Parallel operation of standby and primary generator sets

July 12th, 2017, Published in Articles: Energize

 

It is becoming common practice to install a number of smaller sized standby or primary power generator sets rather than a single larger machine. This is done to ensure availability, handle variable loads efficiently, and facilitate maintenance. Efficient operation of paralleled sets requires synchronisation and load balancing, as well as operating machines at the optimum load point. Modern control equipment has made it easier to meet these requirements when operating machines in parallel.

Parallel standby power systems have always provided significant advantages over single large generator units. However, implementation of such systems has been limited to large projects or mission critical applications, due to the constraints of higher cost, space, and the high level of complexity involved in setting up and maintaining such plant. With the introduction of advanced digital control technologies, it has now become easier to operate systems in parallel and benefit from the additional advantages these systems can provide.

Fig. 1: Synchronising requires voltage, phase and frequency to be matched [4].

Advantages of parallel operation

The main advantages are:

  • Reliability: The redundancy inherent in parallel operation of multiple generators provides greater reliability than is offered by single generator unit for critical loads. If one unit fails, the critical loads are redistributed among other units in the system on a priority basis.
  • Expandability: When sizing generators to match load requirements, it is often difficult to accurately project increases in load and adequately plan for anticipated additional requirements. By operating systems in parallel, it is easier to allow for variations in load without overrunning budget or piling up expensive units that rarely get used. Redundant generators can be detached from the unit and can be used separately at other sites.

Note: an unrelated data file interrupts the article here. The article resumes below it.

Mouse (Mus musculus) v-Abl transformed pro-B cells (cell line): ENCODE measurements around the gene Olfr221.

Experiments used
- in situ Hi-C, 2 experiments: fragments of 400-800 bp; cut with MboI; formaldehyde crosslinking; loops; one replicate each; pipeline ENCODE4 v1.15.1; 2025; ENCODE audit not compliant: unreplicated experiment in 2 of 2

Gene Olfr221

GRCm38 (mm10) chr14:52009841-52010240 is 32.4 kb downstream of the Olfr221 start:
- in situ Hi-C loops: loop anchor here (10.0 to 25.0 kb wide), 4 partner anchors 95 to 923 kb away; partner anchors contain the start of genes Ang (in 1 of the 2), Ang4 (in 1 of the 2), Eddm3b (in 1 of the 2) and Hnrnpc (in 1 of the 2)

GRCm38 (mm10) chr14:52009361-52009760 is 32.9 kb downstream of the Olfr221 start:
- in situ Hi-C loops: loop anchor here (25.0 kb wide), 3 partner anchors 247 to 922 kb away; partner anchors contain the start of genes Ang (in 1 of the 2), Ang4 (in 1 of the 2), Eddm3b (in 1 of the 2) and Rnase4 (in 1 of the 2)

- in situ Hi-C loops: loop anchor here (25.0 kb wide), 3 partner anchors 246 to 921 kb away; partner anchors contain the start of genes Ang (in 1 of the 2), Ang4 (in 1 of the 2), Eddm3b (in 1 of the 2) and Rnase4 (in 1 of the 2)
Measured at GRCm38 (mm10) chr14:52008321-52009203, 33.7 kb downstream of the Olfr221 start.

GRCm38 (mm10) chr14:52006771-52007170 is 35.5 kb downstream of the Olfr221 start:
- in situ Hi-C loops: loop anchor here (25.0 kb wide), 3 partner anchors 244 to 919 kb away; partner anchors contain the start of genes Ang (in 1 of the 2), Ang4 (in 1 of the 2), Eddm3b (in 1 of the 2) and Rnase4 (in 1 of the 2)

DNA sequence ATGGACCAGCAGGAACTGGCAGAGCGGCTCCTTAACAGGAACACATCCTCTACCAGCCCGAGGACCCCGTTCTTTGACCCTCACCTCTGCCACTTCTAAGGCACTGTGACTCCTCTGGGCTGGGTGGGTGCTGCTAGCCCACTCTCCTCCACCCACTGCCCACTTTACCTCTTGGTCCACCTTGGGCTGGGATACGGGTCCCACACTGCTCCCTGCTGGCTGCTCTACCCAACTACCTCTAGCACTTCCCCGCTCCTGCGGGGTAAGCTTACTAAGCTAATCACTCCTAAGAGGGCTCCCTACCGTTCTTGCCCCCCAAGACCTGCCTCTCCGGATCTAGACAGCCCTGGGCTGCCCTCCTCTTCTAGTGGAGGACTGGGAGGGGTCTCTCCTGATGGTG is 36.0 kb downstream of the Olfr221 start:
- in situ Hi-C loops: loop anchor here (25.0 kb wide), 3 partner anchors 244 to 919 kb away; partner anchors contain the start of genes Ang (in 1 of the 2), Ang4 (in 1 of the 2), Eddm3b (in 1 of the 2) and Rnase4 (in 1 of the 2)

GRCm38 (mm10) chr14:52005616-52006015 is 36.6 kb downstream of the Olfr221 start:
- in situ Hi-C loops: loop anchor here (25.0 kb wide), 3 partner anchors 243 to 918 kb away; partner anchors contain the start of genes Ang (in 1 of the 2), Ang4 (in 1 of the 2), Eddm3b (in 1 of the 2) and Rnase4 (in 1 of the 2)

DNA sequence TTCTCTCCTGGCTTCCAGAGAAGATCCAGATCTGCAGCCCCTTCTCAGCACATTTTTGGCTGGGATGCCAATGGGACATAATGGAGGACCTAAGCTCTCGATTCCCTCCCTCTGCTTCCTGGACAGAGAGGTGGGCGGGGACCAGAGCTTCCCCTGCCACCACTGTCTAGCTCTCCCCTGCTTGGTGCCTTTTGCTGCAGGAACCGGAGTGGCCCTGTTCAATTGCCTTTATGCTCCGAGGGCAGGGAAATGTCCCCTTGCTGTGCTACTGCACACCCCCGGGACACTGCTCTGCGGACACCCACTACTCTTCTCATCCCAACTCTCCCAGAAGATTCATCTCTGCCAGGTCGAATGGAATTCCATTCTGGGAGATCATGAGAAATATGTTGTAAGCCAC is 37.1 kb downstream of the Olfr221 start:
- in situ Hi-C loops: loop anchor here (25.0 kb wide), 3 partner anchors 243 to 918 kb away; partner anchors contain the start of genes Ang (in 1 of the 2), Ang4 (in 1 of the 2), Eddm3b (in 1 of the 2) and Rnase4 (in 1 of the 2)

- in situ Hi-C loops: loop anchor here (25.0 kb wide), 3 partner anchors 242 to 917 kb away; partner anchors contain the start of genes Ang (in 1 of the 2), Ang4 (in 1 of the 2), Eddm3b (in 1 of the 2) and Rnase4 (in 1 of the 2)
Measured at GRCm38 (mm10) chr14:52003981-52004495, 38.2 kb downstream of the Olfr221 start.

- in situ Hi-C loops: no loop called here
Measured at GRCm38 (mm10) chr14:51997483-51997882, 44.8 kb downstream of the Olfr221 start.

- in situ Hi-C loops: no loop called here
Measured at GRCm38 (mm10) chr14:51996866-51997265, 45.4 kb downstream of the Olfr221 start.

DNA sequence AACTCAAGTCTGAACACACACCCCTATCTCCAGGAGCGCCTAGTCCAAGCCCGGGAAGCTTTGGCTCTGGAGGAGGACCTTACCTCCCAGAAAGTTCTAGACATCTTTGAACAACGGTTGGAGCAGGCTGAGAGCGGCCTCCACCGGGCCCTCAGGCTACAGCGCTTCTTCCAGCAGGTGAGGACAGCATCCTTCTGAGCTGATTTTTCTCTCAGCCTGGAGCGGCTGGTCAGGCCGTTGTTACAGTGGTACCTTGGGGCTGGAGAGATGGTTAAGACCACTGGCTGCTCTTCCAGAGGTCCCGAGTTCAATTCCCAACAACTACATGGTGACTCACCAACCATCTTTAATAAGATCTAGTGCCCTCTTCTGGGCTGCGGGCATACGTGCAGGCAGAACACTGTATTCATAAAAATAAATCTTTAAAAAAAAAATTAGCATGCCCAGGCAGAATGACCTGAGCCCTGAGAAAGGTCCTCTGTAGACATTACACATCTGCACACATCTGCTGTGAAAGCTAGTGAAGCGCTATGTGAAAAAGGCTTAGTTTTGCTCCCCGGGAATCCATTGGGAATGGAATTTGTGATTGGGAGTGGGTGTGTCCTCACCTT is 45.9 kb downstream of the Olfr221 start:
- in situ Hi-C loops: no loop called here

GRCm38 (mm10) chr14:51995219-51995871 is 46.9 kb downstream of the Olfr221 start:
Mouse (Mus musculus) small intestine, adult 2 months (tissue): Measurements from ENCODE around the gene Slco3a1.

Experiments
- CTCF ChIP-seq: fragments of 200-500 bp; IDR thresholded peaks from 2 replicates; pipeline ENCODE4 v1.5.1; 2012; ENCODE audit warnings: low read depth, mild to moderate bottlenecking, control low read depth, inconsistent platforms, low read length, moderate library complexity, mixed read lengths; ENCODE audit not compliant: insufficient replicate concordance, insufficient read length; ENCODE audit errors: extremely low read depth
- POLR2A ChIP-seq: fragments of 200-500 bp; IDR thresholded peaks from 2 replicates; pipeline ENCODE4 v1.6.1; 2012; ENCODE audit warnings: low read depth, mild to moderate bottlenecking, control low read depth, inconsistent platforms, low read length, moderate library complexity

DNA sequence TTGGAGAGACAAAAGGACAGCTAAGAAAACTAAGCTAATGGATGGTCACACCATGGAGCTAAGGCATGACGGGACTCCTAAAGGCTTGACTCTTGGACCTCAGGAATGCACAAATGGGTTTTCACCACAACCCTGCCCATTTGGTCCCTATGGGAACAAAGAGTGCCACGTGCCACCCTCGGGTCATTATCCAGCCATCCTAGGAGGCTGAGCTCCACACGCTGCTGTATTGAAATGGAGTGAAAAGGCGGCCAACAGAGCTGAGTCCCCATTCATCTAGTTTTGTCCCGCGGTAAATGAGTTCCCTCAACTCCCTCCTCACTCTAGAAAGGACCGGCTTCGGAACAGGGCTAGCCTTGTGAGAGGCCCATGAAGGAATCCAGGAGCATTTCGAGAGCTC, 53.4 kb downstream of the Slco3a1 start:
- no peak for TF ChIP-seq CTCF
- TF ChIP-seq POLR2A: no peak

• Flexibility: Using multiple units in parallel offers greater flexibility than using a single large-sized generator of a high capacity. Multiple smaller generators operating in parallel do not need to be grouped together and can be located in a distributed fashion. Since the units do not require a collective large space that have to be side by side, these can often be installed in small facilities or whenever space is a restricting factor.
  • Ease of maintenance and serviceability: If a generator in the system breaks down or requires maintenance, individual units can be dismantled and serviced without disrupting the functioning of other units. The redundancy inherent in a parallel system provides multiple layers of protection and ensures an uninterrupted supply of power for critical circuits.
  • Cost-effectiveness and quality performance: Individual units operating in parallel are typically of smaller capacities. The engines used in these generators are usually industrial, on-road or high-volume engines produced with advanced manufacturing technology that gives them a high degree of reliability and low cost per unit of power [1].

Fig. 2: Slip frequency synchronising [2].

Most parallel configurations use machines of the same size and same characteristics. Parallel operation of machines of different sizes and/or with different characteristics provides operational challenges, but is not impossible with the advanced control systems available today. There are three critical considerations when operating generators in parallel: